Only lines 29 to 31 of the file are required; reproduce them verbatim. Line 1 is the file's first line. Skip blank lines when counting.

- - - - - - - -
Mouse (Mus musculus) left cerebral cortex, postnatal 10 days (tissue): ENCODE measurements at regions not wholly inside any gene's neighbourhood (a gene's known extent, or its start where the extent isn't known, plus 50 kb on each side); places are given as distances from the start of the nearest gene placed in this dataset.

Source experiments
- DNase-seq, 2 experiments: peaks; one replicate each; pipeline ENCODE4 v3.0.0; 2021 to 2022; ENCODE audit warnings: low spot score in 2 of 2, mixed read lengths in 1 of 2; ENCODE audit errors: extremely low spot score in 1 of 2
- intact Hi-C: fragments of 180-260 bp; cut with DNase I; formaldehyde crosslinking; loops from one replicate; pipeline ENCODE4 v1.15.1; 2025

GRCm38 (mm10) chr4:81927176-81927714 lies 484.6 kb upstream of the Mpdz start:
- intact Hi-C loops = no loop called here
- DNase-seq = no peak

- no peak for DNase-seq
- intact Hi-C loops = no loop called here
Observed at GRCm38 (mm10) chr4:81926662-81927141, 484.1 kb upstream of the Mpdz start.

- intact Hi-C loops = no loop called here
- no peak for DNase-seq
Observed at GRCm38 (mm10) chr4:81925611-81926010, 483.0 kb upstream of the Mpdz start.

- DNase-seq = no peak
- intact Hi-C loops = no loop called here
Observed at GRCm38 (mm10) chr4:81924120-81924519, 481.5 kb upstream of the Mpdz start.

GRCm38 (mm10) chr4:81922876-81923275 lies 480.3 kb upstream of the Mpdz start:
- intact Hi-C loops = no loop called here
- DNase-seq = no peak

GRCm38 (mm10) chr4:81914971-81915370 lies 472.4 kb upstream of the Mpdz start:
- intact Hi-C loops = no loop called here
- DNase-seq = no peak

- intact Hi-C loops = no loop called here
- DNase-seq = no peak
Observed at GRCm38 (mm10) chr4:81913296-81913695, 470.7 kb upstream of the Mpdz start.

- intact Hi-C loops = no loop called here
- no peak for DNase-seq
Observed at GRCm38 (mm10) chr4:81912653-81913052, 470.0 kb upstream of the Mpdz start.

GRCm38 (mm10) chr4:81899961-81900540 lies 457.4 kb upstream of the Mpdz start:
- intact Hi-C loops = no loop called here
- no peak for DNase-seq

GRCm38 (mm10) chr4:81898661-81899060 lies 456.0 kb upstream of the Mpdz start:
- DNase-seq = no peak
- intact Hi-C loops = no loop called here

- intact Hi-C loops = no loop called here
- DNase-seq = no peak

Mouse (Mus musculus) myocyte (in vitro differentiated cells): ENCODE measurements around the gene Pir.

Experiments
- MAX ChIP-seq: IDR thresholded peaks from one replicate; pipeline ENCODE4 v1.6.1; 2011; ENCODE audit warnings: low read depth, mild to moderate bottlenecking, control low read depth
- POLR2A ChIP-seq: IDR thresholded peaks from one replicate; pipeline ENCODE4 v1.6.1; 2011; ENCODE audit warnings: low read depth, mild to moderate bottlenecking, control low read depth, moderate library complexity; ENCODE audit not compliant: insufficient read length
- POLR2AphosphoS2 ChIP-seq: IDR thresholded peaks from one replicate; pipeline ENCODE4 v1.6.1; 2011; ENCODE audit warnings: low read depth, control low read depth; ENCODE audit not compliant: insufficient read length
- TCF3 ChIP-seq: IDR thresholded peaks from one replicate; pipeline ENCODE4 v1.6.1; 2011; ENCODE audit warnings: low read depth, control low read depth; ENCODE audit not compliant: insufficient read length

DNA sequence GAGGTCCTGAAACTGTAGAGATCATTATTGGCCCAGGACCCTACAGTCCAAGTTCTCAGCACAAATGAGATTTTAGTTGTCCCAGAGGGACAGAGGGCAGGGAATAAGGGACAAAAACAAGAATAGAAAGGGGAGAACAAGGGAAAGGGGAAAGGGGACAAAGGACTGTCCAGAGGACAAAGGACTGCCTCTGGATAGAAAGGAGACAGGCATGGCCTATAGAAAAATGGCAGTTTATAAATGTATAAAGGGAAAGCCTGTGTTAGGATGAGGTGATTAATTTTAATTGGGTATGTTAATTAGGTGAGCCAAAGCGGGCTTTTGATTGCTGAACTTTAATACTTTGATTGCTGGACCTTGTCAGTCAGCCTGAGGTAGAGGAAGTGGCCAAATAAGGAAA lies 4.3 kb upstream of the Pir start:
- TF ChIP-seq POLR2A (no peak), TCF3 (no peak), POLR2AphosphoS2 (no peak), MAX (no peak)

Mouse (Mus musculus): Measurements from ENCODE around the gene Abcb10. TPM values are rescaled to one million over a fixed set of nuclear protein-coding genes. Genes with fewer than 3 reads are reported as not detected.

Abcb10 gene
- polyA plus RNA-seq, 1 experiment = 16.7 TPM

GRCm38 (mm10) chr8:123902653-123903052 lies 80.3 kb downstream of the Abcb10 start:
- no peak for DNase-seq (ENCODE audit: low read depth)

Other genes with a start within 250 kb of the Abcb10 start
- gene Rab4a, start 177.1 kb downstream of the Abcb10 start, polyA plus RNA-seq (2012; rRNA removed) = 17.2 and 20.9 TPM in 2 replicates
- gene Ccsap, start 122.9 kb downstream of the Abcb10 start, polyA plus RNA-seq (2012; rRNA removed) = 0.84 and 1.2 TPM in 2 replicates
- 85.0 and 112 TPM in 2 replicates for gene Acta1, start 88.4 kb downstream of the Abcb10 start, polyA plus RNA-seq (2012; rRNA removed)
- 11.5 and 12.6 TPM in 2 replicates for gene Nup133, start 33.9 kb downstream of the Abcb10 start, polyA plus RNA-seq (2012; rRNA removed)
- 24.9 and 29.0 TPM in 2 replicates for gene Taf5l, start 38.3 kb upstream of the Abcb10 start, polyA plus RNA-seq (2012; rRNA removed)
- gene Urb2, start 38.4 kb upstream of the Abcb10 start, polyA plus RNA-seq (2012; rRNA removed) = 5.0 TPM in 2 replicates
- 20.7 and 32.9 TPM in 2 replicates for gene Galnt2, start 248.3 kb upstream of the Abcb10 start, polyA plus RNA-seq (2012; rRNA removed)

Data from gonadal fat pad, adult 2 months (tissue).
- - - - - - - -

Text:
GRCm38 (mm10) chr4:81899961-81900540 lies 457.4 kb upstream of the Mpdz start:
- intact Hi-C loops = no loop called here
- no peak for DNase-seq